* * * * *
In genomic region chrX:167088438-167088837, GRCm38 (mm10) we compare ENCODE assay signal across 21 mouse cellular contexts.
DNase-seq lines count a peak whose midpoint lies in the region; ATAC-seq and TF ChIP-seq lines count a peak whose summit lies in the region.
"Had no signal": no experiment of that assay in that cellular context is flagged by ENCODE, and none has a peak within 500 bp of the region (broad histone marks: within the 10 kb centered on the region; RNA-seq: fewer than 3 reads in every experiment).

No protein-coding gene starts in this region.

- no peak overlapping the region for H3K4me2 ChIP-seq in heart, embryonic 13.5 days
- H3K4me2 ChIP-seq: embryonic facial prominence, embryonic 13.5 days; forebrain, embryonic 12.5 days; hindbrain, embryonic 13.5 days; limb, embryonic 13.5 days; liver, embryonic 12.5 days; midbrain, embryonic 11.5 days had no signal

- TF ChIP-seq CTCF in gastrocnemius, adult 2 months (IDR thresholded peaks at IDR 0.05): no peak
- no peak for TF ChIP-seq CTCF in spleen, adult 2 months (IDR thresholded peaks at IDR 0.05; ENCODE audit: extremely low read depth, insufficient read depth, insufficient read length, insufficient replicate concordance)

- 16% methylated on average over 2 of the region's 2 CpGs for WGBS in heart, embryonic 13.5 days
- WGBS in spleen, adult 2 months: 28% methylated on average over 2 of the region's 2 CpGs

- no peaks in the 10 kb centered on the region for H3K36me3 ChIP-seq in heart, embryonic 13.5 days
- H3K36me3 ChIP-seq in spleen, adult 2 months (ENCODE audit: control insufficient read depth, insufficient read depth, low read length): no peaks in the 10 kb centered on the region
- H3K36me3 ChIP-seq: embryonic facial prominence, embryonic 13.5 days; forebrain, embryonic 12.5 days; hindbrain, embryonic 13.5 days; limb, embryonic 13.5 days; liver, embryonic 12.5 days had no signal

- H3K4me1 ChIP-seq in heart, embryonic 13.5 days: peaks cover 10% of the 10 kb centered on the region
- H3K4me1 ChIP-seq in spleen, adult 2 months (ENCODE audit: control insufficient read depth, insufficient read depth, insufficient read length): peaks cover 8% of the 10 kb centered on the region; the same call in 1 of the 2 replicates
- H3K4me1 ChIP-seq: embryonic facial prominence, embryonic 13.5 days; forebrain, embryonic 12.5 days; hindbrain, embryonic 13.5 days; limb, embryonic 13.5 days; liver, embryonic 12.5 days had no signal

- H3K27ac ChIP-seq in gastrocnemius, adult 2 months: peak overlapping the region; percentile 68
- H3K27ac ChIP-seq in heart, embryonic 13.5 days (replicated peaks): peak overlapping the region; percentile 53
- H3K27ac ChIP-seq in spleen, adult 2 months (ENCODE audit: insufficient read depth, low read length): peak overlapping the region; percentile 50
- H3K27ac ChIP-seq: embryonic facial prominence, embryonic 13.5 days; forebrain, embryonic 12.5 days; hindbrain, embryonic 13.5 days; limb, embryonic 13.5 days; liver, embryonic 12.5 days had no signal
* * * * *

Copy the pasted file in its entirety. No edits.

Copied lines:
In genomic region chrX:167088438-167088837, GRCm38 (mm10) we compare ENCODE assay signal across 21 mouse cellular contexts.
DNase-seq lines count a peak whose midpoint lies in the region; ATAC-seq and TF ChIP-seq lines count a peak whose summit lies in the region.
"Had no signal": no experiment of that assay in that cellular context is flagged by ENCODE, and none has a peak within 500 bp of the region (broad histone marks: within the 10 kb centered on the region; RNA-seq: fewer than 3 reads in every experiment).

No protein-coding gene starts in this region.

- no peak overlapping the region for H3K4me2 ChIP-seq in heart, embryonic 13.5 days
- H3K4me2 ChIP-seq: embryonic facial prominence, embryonic 13.5 days; forebrain, embryonic 12.5 days; hindbrain, embryonic 13.5 days; limb, embryonic 13.5 days; liver, embryonic 12.5 days; midbrain, embryonic 11.5 days had no signal

- TF ChIP-seq CTCF in gastrocnemius, adult 2 months (IDR thresholded peaks at IDR 0.05): no peak
- no peak for TF ChIP-seq CTCF in spleen, adult 2 months (IDR thresholded peaks at IDR 0.05; ENCODE audit: extremely low read depth, insufficient read depth, insufficient read length, insufficient replicate concordance)

- 16% methylated on average over 2 of the region's 2 CpGs for WGBS in heart, embryonic 13.5 days
- WGBS in spleen, adult 2 months: 28% methylated on average over 2 of the region's 2 CpGs

- no peaks in the 10 kb centered on the region for H3K36me3 ChIP-seq in heart, embryonic 13.5 days
- H3K36me3 ChIP-seq in spleen, adult 2 months (ENCODE audit: control insufficient read depth, insufficient read depth, low read length): no peaks in the 10 kb centered on the region
- H3K36me3 ChIP-seq: embryonic facial prominence, embryonic 13.5 days; forebrain, embryonic 12.5 days; hindbrain, embryonic 13.5 days; limb, embryonic 13.5 days; liver, embryonic 12.5 days had no signal

- H3K4me1 ChIP-seq in heart, embryonic 13.5 days: peaks cover 10% of the 10 kb centered on the region
- H3K4me1 ChIP-seq in spleen, adult 2 months (ENCODE audit: control insufficient read depth, insufficient read depth, insufficient read length): peaks cover 8% of the 10 kb centered on the region; the same call in 1 of the 2 replicates
- H3K4me1 ChIP-seq: embryonic facial prominence, embryonic 13.5 days; forebrain, embryonic 12.5 days; hindbrain, embryonic 13.5 days; limb, embryonic 13.5 days; liver, embryonic 12.5 days had no signal

- H3K27ac ChIP-seq in gastrocnemius, adult 2 months: peak overlapping the region; percentile 68
- H3K27ac ChIP-seq in heart, embryonic 13.5 days (replicated peaks): peak overlapping the region; percentile 53
- H3K27ac ChIP-seq in spleen, adult 2 months (ENCODE audit: insufficient read depth, low read length): peak overlapping the region; percentile 50
- H3K27ac ChIP-seq: embryonic facial prominence, embryonic 13.5 days; forebrain, embryonic 12.5 days; hindbrain, embryonic 13.5 days; limb, embryonic 13.5 days; liver, embryonic 12.5 days had no signal